Michael Wagener isn't used to working for free. Having produced or mixed records by such rock heavyweights as Ozzy Osbourne, Mötley Crüe, and Metallica, the German-born Wagener normally commands fees the size of Lars Ulrich's ego. He's done work on spec -- meaning he doesn't get paid until the band lands a record deal or the album meets with label approval -- only twice in his career. The first time, it was with Boston's Extreme, the radio-friendly hard rock band that went on to sell over five million records worldwide.
Twelve years later, Wagener has stumbled across the only other group that moved him to gamble his paycheck on its success. That band is the Silver Company, four teenagers from Shaker Heights who have just finished laying down tracks in Wagener's Nashville studio.
"I think they could have a very successful career," Wagener says of the band, made up entirely of seniors at Shaker Heights High School. "At that age, you don't find a lot of musicians that are able to play that well, sing that well. So based on that, I'm very, very trusting that this is going to be a good record."
Almost as remarkable as Wagener taking a group of unknowns under his wing is how he stumbled upon the Silver Company in the first place. For their senior project before graduation, the band members decided to record an album. Seeking recording advice, singer/guitarist Dan Goddard made a post on Recording.org, looking for someone to assist in mixing the disc. Expecting a few replies from amateur producers, Goddard was surprised when he got over a dozen responses from a variety of studio professionals, one of whom was Wagener.
"He was real nonchalant about it," Goddard says. "First, he e-mailed me, 'Hey, I really like what you're doing. Can you tell me a little bit more?' I was like 'Yeah, sure,' thinking it was just some amateur guy. 'Do you have any credits?' So he links me to this page on AllMusic.com, and it's like Janet Jackson, Queen, Extreme, Skid Row. I was like 'Whoa.'"
Listen to some of the demo tracks the band has posted at Silvercompanymusic.com, and it's easy to hear why Wagener's curiosity was piqued. An honest, unembellished rock band, the Silver Company recalls the heydays of Neil Young and Dire Straits, when hard-driving, no-frills rock and roll was music's lifeblood. Goddard's singing is passionate yet plaintive, the guitars amount to a tasteful slow burn, and the rhythm section is fleet and nimble.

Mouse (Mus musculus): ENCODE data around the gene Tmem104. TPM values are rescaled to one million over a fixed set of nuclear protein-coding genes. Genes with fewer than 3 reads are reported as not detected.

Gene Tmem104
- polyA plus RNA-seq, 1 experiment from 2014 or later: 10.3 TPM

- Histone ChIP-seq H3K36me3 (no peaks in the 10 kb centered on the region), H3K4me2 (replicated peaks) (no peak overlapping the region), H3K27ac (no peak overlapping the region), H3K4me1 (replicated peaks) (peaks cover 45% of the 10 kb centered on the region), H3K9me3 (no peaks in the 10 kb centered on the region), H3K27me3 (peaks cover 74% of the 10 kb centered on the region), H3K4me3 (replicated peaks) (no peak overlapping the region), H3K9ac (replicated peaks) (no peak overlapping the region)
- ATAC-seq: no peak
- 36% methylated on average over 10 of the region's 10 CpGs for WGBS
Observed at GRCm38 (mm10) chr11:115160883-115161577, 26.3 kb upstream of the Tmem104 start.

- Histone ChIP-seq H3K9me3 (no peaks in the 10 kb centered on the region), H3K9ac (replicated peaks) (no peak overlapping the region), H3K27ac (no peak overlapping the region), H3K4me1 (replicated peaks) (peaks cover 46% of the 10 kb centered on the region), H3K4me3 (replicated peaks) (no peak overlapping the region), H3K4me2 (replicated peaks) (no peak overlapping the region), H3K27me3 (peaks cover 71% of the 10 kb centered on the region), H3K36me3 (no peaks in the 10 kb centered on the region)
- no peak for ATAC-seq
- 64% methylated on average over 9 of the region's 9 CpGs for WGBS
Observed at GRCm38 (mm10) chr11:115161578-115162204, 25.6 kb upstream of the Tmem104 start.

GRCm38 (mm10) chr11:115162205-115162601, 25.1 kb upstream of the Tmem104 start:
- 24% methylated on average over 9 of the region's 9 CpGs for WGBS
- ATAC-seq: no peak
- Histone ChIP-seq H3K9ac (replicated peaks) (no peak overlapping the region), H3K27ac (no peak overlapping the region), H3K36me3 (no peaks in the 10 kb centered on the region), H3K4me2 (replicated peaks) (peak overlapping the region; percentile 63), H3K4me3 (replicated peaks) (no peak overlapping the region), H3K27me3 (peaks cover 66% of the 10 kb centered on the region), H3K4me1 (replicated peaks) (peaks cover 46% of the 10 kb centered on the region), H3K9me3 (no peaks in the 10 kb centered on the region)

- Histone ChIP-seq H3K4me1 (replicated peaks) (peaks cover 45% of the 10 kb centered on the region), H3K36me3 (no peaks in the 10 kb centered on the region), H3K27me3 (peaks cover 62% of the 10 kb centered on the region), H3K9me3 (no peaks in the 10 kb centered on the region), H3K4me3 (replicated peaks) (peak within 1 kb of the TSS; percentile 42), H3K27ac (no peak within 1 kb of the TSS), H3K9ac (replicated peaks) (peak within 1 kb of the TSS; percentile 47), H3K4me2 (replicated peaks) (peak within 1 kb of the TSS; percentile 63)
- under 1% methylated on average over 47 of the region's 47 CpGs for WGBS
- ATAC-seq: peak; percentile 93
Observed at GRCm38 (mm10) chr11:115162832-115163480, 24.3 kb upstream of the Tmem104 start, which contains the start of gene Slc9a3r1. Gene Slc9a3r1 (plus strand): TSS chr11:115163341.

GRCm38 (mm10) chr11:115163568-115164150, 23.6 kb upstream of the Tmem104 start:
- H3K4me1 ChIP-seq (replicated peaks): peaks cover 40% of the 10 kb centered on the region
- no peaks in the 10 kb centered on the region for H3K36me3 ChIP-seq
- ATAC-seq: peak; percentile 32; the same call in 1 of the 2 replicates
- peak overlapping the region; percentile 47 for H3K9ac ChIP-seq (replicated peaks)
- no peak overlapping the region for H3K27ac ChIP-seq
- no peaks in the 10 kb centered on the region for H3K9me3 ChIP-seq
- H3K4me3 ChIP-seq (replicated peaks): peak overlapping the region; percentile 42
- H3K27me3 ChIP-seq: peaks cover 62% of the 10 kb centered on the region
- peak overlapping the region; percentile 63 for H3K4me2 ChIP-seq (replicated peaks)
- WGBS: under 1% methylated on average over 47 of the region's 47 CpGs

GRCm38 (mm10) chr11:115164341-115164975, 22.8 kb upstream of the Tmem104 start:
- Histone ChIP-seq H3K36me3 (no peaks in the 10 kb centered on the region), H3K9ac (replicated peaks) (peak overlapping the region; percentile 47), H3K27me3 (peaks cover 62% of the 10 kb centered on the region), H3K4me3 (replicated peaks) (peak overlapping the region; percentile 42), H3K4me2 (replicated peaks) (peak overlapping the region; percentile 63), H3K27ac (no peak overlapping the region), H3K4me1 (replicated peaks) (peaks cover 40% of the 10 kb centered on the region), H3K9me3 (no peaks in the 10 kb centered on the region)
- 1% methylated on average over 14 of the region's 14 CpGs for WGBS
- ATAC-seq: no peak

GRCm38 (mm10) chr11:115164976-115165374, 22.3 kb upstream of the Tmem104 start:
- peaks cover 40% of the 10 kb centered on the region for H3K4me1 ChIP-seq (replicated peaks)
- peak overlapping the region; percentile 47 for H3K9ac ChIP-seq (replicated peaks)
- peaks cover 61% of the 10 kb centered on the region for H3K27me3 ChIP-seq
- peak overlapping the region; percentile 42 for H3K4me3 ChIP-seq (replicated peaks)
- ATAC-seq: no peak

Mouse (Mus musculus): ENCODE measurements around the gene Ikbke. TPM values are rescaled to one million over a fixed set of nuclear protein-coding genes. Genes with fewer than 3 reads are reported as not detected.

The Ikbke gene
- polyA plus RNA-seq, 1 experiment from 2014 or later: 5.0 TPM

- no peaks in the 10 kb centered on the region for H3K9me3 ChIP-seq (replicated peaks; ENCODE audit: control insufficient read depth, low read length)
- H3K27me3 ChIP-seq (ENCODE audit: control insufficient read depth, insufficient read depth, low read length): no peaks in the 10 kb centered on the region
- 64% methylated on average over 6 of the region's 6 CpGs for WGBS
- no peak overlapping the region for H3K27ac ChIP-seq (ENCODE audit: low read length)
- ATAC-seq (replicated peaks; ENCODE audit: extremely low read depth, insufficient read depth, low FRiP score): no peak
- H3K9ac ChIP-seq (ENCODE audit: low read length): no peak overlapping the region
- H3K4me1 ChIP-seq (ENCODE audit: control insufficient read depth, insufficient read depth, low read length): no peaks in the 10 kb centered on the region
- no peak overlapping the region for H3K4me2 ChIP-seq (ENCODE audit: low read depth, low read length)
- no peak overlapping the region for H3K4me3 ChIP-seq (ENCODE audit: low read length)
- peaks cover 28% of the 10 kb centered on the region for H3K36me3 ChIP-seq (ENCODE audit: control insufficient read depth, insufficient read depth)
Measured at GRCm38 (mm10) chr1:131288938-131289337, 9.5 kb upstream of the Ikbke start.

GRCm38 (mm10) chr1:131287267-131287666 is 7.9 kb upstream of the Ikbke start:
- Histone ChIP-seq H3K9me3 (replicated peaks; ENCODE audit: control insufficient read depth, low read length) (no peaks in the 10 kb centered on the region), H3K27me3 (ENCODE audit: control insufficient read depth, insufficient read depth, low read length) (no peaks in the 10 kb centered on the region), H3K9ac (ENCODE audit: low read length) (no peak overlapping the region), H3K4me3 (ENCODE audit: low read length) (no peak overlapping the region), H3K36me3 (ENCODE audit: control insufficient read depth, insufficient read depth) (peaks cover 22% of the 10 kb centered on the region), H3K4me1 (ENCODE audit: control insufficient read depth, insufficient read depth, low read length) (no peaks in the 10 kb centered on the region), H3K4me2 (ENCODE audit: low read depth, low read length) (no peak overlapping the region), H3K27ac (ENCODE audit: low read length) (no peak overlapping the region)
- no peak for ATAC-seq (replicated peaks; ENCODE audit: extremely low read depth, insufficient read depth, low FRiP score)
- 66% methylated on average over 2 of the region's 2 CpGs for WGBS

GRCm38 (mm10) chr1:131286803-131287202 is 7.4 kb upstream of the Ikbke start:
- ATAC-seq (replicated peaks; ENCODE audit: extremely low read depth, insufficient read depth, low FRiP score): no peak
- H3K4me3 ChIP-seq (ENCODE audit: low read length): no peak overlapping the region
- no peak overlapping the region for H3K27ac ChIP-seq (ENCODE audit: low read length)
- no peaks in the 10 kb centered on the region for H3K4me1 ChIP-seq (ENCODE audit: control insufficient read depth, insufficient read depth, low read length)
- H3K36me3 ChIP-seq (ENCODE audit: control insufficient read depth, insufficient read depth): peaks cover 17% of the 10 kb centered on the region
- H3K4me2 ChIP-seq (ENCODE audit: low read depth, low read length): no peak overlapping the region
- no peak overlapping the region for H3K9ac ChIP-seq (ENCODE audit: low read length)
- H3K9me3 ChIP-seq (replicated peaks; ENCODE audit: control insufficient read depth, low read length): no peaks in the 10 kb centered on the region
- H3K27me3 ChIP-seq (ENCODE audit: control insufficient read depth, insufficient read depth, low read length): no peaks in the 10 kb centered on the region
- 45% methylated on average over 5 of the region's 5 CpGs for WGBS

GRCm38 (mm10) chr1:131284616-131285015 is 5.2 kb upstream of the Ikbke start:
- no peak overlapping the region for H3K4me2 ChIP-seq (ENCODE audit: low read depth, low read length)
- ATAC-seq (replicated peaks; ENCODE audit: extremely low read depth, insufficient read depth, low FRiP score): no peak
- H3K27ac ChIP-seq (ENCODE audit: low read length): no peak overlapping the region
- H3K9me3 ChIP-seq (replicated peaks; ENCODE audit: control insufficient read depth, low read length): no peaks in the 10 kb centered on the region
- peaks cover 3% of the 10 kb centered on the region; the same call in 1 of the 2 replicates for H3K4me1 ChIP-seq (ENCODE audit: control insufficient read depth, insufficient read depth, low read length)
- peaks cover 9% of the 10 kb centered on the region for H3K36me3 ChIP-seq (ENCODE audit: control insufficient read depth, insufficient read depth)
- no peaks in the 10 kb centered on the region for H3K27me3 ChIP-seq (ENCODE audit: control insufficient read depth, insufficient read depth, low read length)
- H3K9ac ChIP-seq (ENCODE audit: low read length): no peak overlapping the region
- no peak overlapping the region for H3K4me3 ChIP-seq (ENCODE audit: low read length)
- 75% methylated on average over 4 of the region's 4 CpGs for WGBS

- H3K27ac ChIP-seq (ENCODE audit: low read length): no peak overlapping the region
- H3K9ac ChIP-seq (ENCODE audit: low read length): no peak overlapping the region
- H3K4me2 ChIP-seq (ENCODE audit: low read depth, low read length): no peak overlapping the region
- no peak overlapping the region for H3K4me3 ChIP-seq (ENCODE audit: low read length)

"Our sound is modernized, but at the same time reminiscent of classic rock," guitarist Andrew Kaplan says. "We want to be a band that's outside of the pop scene, but that's going to make listeners realize that there's another style of music out there that's kind of like the old stuff, but with new flavor."
It may seem ironic for such a young group to be so steeped in the sounds of the past, but despite its youth, the Silver Company (rounded out by bassist Josh Kirschenbaum and drummer John Dingle) is a veteran of the local scene. The band members have been playing together since eighth grade, landing high-profile opening gigs for bands like Great Big Sea at the Odeon when they were sophomores. Moreover, Goddard has been making music since he was in diapers.
"I started playing violin at the age of two," he says. "I played piano for a minute. I played sax, trumpet. I have tapes of me when I was eight, singing the stupidest songs about how much I hate school, or baseball cards. I got my first four-track when I was 13."
He's been recording ever since, and now it's starting to pay off. The Silver Company has talked to almost every major label in recent months, and a deal is imminent. Moreover, now that the music industry is abuzz with talk that 2002 is the year that rock and roll reasserts itself in the mainstream, the timing is right for dyed-in-the-wool rock bands to win converts, which the Silver Company has been doing with regularity.
"It's not so much the sound as the songwriting and the singing," Wagener says of the Silver Company's appeal. "The songwriting is absolutely great, and I think Dan's an amazing singer. He's 18 years old, so he's got a long way to go, a long career in front of him."
Thanks, in no small part, to having an ace producer behind him.